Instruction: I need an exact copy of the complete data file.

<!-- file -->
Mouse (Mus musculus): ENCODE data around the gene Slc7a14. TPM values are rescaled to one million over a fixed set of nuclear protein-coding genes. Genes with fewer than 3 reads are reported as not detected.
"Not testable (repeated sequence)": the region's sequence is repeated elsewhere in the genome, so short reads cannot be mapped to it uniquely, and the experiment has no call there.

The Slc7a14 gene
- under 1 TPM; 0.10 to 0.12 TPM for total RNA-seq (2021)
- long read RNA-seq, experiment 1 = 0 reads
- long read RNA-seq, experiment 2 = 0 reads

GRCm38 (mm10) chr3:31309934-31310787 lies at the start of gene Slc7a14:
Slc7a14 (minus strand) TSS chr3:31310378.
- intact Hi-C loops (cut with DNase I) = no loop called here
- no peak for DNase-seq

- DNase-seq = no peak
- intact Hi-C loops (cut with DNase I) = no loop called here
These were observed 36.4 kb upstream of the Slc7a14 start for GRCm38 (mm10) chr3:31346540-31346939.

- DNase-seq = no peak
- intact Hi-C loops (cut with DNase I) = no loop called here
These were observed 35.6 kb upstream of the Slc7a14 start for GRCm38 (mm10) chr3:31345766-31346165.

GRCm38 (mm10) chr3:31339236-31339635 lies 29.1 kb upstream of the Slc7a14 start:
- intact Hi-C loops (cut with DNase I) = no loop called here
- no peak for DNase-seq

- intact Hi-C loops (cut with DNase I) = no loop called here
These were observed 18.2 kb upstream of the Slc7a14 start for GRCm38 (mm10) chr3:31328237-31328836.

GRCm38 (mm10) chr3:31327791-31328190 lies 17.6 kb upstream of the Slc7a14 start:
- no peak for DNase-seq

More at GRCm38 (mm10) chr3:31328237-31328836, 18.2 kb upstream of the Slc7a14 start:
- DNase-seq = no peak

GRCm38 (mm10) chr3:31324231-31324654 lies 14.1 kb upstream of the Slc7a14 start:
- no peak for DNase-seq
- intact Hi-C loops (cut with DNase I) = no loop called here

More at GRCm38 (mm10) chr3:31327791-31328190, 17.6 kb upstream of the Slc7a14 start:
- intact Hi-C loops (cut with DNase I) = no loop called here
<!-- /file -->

Mouse (Mus musculus): ENCODE data around the gene Slc7a14. TPM values are rescaled to one million over a fixed set of nuclear protein-coding genes. Genes with fewer than 3 reads are reported as not detected.
"Not testable (repeated sequence)": the region's sequence is repeated elsewhere in the genome, so short reads cannot be mapped to it uniquely, and the experiment has no call there.

The Slc7a14 gene
- under 1 TPM; 0.10 to 0.12 TPM for total RNA-seq (2021)
- long read RNA-seq, experiment 1 = 0 reads
- long read RNA-seq, experiment 2 = 0 reads

GRCm38 (mm10) chr3:31309934-31310787 lies at the start of gene Slc7a14:
Slc7a14 (minus strand) TSS chr3:31310378.
- intact Hi-C loops (cut with DNase I) = no loop called here
- no peak for DNase-seq

- DNase-seq = no peak
- intact Hi-C loops (cut with DNase I) = no loop called here
These were observed 36.4 kb upstream of the Slc7a14 start for GRCm38 (mm10) chr3:31346540-31346939.

- DNase-seq = no peak
- intact Hi-C loops (cut with DNase I) = no loop called here
These were observed 35.6 kb upstream of the Slc7a14 start for GRCm38 (mm10) chr3:31345766-31346165.

GRCm38 (mm10) chr3:31339236-31339635 lies 29.1 kb upstream of the Slc7a14 start:
- intact Hi-C loops (cut with DNase I) = no loop called here
- no peak for DNase-seq

- intact Hi-C loops (cut with DNase I) = no loop called here
These were observed 18.2 kb upstream of the Slc7a14 start for GRCm38 (mm10) chr3:31328237-31328836.

GRCm38 (mm10) chr3:31327791-31328190 lies 17.6 kb upstream of the Slc7a14 start:
- no peak for DNase-seq

More at GRCm38 (mm10) chr3:31328237-31328836, 18.2 kb upstream of the Slc7a14 start:
- DNase-seq = no peak

GRCm38 (mm10) chr3:31324231-31324654 lies 14.1 kb upstream of the Slc7a14 start:
- no peak for DNase-seq
- intact Hi-C loops (cut with DNase I) = no loop called here

More at GRCm38 (mm10) chr3:31327791-31328190, 17.6 kb upstream of the Slc7a14 start:
- intact Hi-C loops (cut with DNase I) = no loop called here